Welfare Programs:

Opportunities to Consolidate and Increase Program Efficiencies

HEHS-95-139: Published: May 31, 1995. Publicly Released: May 31, 1995.

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Pursuant to a congressional request, GAO reviewed low-income families' participation in multiple welfare programs, focusing on: (1) program inefficiencies; and (2) issues to consider in consolidating welfare programs.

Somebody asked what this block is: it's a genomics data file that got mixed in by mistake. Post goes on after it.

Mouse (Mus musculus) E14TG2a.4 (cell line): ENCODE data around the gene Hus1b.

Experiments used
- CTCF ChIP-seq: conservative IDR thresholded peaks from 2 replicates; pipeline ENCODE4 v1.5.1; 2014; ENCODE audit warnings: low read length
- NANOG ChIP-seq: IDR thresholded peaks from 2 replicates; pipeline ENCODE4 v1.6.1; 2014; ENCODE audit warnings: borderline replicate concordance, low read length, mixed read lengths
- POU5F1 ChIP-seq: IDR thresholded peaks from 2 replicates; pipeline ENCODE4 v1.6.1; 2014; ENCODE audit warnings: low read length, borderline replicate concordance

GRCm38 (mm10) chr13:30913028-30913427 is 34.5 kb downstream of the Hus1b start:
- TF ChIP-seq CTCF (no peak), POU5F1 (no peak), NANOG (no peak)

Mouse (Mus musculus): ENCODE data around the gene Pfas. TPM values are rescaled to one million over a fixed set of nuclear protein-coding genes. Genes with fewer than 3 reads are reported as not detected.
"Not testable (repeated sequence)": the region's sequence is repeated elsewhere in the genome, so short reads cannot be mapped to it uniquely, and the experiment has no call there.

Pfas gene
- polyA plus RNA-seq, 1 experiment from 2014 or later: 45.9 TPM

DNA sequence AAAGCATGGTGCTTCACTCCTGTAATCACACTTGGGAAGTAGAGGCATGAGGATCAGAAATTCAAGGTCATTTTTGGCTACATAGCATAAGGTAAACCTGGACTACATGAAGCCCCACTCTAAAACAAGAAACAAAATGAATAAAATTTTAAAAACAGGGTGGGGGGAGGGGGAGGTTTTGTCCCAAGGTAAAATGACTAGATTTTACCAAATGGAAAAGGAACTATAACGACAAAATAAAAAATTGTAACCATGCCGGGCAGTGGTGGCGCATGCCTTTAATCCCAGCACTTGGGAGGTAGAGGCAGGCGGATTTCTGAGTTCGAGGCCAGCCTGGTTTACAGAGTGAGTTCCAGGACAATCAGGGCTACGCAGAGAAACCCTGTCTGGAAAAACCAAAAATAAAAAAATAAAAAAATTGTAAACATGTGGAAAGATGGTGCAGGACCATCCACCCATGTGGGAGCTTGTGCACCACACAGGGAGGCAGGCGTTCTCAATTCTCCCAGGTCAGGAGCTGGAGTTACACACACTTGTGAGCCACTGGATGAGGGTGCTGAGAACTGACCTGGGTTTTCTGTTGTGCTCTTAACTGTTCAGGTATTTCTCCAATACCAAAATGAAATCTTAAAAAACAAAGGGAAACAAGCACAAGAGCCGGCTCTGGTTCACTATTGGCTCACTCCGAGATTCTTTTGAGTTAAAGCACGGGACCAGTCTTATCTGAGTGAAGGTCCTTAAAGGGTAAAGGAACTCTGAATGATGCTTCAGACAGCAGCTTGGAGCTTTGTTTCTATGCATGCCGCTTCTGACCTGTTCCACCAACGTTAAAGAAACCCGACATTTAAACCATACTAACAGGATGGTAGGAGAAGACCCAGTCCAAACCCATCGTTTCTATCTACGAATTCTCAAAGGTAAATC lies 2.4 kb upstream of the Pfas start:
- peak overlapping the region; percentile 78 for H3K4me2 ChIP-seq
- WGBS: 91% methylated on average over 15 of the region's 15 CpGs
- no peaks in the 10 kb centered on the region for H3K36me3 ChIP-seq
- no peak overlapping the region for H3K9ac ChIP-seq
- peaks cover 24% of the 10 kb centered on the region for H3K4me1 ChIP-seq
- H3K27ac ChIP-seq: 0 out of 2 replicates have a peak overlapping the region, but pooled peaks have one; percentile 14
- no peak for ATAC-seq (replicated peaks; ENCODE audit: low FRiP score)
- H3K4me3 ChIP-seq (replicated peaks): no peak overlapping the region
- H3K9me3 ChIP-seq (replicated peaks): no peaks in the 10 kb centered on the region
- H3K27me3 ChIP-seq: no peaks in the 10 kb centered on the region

GAO found that: (1) federal expenditures for the 80 welfare programs that provide assistance to low-income recipients totalled $223 billion in 1993; (2) many low-income families are eligible for and receive assistance from multiple programs; (3) most families receiving Aid to Families with Dependent Children (AFDC) are also eligible for Medicaid and food stamps; (4) welfare programs are difficult for needy families to access and for program administrators to operate; (5) numerous programs target the same clients, share the same goals, and provide similar services, creating program overlaps which add unnecessary administrative costs and complicate service delivery; (6) given their size and complex structure, welfare programs are inherently vulnerable to fraud and abuse and little is known about their effectiveness; (7) state governments and local providers have sought to streamline program operations and service delivery, but their efforts are hindered by the patchwork of federal programs and funding streams; (8) Congress is considering consolidating specific federal programs, such as employment training, child care subsidy, and housing programs; and (9) it is important to ensure that federal funds are used effectively regardless of how welfare programs are ultimately restructured.

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